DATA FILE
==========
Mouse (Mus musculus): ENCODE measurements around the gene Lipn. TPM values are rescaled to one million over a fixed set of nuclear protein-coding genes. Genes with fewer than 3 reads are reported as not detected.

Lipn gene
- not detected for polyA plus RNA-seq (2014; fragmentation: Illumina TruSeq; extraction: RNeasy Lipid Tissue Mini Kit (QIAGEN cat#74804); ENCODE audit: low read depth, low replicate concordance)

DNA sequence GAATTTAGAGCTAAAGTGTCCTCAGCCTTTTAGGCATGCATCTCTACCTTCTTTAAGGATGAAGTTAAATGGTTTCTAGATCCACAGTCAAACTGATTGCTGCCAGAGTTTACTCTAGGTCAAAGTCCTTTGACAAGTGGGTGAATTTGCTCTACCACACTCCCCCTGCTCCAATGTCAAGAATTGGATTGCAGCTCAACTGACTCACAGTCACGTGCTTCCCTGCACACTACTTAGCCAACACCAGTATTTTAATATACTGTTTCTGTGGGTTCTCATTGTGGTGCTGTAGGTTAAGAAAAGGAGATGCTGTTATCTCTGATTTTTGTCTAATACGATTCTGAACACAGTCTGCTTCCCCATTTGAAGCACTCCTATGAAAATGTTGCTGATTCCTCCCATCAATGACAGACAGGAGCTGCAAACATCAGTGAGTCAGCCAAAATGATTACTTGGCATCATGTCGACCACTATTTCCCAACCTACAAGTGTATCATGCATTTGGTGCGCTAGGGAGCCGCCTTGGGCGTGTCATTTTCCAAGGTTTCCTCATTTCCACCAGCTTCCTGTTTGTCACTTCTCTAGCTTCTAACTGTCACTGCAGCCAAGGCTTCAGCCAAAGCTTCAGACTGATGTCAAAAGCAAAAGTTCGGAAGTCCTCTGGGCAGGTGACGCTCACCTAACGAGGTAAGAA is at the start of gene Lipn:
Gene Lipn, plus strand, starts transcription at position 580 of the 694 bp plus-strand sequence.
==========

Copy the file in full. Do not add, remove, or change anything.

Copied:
Mouse (Mus musculus): ENCODE measurements around the gene Lipn. TPM values are rescaled to one million over a fixed set of nuclear protein-coding genes. Genes with fewer than 3 reads are reported as not detected.

Lipn gene
- not detected for polyA plus RNA-seq (2014; fragmentation: Illumina TruSeq; extraction: RNeasy Lipid Tissue Mini Kit (QIAGEN cat#74804); ENCODE audit: low read depth, low replicate concordance)

DNA sequence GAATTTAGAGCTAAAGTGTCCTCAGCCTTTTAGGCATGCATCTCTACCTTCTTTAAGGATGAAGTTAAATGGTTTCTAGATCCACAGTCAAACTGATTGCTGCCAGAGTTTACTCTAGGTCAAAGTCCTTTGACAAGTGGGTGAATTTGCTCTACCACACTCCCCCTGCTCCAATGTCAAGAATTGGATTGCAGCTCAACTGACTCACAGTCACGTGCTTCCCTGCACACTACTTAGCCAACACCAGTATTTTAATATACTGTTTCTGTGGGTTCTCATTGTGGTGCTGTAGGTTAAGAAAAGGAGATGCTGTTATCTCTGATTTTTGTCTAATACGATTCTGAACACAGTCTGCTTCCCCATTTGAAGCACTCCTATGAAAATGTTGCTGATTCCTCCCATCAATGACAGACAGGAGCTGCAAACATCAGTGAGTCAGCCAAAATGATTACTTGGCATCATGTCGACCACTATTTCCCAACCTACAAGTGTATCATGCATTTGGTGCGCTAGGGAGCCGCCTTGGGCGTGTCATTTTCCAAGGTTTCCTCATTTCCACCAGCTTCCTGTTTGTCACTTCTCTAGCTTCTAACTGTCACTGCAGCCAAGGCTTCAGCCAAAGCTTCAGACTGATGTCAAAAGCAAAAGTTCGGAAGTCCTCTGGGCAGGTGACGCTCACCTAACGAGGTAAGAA is at the start of gene Lipn:
Gene Lipn, plus strand, starts transcription at position 580 of the 694 bp plus-strand sequence.